Contains the full lesson along with a supporting toolkit, including teachers’ notes.
Biofuels may be loosely defined as fuels derived from plant and animal sources. For many years their use was uneconomic owing to the easy availability of fossil fuels. Environmental concerns and increasing demand for oil have led to a need for alternative fuel sources. Among the biofuels in use or under consideration for future use are ethanol,biodiesel, biogas, hydrogen, butanol and ethers.
Ethanol, pure or blended with petrol, has been used as motor fuel since the 1970s oil crises. Its basic production method involves enzymatic hydrolysis of starchstarch from plant sources byamylases – enzymes that break down starch. The product sugars, mainly glucose, are subsequently fermented by yeasts to yield ethanol that is then isolated and purified. Glucose and other sugars (including 5-carbon sugars such as xylose) can be fermented by other organisms to butanol – a superior fuel toethanol.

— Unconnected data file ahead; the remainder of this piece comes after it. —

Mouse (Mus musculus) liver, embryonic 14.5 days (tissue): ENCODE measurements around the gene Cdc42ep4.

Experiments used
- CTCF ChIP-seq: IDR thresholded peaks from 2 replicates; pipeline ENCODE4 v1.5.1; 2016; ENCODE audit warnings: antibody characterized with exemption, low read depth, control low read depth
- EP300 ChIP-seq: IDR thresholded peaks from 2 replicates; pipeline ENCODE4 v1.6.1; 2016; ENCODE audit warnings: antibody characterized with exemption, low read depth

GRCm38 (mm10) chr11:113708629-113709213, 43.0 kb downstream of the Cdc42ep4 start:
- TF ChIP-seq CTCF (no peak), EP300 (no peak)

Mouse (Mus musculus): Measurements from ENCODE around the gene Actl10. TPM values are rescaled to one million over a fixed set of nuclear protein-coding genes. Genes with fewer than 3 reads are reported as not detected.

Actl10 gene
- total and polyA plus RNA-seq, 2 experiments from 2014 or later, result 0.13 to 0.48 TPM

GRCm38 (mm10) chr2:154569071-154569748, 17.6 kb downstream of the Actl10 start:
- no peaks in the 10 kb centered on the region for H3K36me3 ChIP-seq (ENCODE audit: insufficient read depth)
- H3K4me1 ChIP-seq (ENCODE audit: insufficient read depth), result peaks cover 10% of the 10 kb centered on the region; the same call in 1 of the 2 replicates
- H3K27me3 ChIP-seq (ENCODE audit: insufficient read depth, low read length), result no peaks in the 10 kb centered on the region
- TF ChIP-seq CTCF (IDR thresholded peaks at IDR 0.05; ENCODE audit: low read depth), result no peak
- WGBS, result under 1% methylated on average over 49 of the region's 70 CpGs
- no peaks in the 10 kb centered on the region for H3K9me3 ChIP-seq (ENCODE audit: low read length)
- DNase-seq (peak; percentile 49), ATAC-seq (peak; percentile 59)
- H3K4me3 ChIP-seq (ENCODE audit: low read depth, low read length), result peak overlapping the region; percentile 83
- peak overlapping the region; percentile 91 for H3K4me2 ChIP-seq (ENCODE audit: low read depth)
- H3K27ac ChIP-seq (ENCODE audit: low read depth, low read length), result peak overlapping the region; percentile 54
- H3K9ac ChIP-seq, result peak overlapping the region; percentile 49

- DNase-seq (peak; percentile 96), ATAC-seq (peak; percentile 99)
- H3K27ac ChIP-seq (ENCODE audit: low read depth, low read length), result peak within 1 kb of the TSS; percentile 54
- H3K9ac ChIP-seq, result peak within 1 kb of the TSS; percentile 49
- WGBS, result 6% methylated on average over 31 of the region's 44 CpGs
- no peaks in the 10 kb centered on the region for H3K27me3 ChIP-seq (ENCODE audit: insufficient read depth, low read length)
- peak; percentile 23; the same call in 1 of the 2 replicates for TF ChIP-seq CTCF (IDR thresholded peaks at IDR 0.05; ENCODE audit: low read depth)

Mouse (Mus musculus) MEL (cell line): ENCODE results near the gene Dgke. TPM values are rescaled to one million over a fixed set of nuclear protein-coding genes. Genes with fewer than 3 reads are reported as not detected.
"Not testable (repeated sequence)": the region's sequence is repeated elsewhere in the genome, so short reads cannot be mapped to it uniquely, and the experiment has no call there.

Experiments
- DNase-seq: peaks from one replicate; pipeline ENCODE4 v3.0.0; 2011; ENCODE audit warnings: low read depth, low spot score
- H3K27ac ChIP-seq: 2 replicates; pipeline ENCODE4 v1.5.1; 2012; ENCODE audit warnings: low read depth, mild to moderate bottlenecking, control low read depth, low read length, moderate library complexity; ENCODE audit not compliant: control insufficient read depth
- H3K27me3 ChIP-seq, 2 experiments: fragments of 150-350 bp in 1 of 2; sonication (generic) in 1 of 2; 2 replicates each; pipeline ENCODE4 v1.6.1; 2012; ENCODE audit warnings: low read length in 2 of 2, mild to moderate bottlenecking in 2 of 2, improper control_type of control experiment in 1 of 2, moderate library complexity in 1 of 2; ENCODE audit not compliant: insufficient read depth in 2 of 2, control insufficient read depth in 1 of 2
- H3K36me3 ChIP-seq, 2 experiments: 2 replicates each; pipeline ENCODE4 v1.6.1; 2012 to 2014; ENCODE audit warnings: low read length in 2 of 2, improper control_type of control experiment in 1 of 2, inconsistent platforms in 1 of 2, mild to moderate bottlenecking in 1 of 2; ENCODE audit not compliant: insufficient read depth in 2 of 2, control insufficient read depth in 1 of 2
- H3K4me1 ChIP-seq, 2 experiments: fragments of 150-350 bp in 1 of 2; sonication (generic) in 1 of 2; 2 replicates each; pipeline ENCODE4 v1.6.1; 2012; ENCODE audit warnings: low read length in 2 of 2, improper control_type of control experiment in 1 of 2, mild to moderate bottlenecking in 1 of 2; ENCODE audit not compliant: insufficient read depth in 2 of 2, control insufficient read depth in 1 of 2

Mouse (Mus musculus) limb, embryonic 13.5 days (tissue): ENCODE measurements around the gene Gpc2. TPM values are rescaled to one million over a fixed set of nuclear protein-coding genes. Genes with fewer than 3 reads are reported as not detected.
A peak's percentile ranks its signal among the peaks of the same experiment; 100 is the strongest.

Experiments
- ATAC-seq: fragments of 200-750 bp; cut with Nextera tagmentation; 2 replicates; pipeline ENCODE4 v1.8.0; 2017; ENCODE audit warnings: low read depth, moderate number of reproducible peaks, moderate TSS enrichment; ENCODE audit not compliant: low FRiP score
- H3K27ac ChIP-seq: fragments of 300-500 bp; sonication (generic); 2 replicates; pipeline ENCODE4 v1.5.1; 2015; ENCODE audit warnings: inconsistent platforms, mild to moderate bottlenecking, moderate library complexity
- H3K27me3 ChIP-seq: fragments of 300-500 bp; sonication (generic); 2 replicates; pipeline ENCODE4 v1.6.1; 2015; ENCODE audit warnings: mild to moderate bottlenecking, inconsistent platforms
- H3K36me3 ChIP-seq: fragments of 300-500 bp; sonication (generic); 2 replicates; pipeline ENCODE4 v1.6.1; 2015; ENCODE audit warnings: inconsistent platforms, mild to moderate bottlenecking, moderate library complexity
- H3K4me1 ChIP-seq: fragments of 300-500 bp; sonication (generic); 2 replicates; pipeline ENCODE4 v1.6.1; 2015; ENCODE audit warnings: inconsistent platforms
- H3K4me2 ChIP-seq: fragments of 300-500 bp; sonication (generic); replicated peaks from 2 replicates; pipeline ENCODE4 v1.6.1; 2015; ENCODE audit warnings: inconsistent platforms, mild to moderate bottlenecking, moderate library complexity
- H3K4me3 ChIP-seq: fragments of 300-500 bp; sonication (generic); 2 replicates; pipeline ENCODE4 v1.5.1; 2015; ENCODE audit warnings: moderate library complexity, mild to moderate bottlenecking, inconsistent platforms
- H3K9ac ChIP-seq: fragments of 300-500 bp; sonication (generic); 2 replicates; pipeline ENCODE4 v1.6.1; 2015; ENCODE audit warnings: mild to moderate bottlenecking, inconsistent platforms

Fuel crops (e.g. sugar cane, cassava, corn and rapeseed) are now being widely grown. There are serious concerns that their wide cultivation, which is expected to increase, is already affecting food supply and the environment.
Much of a plant’s glucose is tied up in cellulose. For more efficient fuel production this source must be unlocked. Using cellulosewould also mean that many currently uncommercial plants (e.g.; switchgrass, bent, dog’s mercury) and forestry plantations could theoretically be exploited. So too could compost and municipal waste (paper, clothing).